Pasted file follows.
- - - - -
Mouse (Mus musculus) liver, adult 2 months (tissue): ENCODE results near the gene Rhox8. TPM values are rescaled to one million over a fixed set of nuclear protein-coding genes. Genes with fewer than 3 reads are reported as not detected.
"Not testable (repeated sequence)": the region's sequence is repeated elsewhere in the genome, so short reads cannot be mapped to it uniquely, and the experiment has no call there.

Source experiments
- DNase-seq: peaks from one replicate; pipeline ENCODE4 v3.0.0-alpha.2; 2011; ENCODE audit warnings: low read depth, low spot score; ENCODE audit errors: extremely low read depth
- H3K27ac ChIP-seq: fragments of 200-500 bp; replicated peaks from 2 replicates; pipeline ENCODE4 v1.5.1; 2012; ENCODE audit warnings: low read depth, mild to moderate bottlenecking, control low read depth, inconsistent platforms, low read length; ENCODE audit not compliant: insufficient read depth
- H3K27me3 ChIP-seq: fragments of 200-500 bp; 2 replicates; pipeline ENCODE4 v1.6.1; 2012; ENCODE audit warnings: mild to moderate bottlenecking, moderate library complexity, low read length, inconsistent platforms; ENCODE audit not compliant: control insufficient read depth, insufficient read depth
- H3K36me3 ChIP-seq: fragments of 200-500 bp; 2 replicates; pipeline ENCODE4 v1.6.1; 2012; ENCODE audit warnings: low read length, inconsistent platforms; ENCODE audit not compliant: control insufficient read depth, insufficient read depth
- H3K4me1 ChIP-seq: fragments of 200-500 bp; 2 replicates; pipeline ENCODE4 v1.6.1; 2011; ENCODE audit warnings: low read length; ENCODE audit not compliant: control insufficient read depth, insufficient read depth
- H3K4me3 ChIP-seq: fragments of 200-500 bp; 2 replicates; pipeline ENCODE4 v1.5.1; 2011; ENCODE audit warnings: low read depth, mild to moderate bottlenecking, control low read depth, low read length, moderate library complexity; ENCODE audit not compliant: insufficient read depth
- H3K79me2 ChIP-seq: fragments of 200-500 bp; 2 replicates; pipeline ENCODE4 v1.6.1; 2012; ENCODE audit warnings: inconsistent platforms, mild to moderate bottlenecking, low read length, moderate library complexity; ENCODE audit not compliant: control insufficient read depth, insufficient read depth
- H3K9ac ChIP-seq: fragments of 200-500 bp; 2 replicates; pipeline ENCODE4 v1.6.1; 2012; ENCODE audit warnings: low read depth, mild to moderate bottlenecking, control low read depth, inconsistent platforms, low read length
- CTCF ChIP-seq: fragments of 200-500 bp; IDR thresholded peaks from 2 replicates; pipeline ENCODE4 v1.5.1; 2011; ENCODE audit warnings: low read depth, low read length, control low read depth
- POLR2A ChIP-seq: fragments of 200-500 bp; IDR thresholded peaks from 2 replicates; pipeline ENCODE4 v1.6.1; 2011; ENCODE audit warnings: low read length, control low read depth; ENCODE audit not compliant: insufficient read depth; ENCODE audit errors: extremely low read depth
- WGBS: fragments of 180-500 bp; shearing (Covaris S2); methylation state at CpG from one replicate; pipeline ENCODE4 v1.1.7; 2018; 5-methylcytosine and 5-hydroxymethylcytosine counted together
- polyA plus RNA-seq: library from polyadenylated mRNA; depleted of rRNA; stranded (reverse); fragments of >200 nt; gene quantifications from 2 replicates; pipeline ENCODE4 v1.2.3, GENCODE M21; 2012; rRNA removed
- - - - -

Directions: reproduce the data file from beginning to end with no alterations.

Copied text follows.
Mouse (Mus musculus) liver, adult 2 months (tissue): ENCODE results near the gene Rhox8. TPM values are rescaled to one million over a fixed set of nuclear protein-coding genes. Genes with fewer than 3 reads are reported as not detected.
"Not testable (repeated sequence)": the region's sequence is repeated elsewhere in the genome, so short reads cannot be mapped to it uniquely, and the experiment has no call there.

Source experiments
- DNase-seq: peaks from one replicate; pipeline ENCODE4 v3.0.0-alpha.2; 2011; ENCODE audit warnings: low read depth, low spot score; ENCODE audit errors: extremely low read depth
- H3K27ac ChIP-seq: fragments of 200-500 bp; replicated peaks from 2 replicates; pipeline ENCODE4 v1.5.1; 2012; ENCODE audit warnings: low read depth, mild to moderate bottlenecking, control low read depth, inconsistent platforms, low read length; ENCODE audit not compliant: insufficient read depth
- H3K27me3 ChIP-seq: fragments of 200-500 bp; 2 replicates; pipeline ENCODE4 v1.6.1; 2012; ENCODE audit warnings: mild to moderate bottlenecking, moderate library complexity, low read length, inconsistent platforms; ENCODE audit not compliant: control insufficient read depth, insufficient read depth
- H3K36me3 ChIP-seq: fragments of 200-500 bp; 2 replicates; pipeline ENCODE4 v1.6.1; 2012; ENCODE audit warnings: low read length, inconsistent platforms; ENCODE audit not compliant: control insufficient read depth, insufficient read depth
- H3K4me1 ChIP-seq: fragments of 200-500 bp; 2 replicates; pipeline ENCODE4 v1.6.1; 2011; ENCODE audit warnings: low read length; ENCODE audit not compliant: control insufficient read depth, insufficient read depth
- H3K4me3 ChIP-seq: fragments of 200-500 bp; 2 replicates; pipeline ENCODE4 v1.5.1; 2011; ENCODE audit warnings: low read depth, mild to moderate bottlenecking, control low read depth, low read length, moderate library complexity; ENCODE audit not compliant: insufficient read depth
- H3K79me2 ChIP-seq: fragments of 200-500 bp; 2 replicates; pipeline ENCODE4 v1.6.1; 2012; ENCODE audit warnings: inconsistent platforms, mild to moderate bottlenecking, low read length, moderate library complexity; ENCODE audit not compliant: control insufficient read depth, insufficient read depth
- H3K9ac ChIP-seq: fragments of 200-500 bp; 2 replicates; pipeline ENCODE4 v1.6.1; 2012; ENCODE audit warnings: low read depth, mild to moderate bottlenecking, control low read depth, inconsistent platforms, low read length
- CTCF ChIP-seq: fragments of 200-500 bp; IDR thresholded peaks from 2 replicates; pipeline ENCODE4 v1.5.1; 2011; ENCODE audit warnings: low read depth, low read length, control low read depth
- POLR2A ChIP-seq: fragments of 200-500 bp; IDR thresholded peaks from 2 replicates; pipeline ENCODE4 v1.6.1; 2011; ENCODE audit warnings: low read length, control low read depth; ENCODE audit not compliant: insufficient read depth; ENCODE audit errors: extremely low read depth
- WGBS: fragments of 180-500 bp; shearing (Covaris S2); methylation state at CpG from one replicate; pipeline ENCODE4 v1.1.7; 2018; 5-methylcytosine and 5-hydroxymethylcytosine counted together
- polyA plus RNA-seq: library from polyadenylated mRNA; depleted of rRNA; stranded (reverse); fragments of >200 nt; gene quantifications from 2 replicates; pipeline ENCODE4 v1.2.3, GENCODE M21; 2012; rRNA removed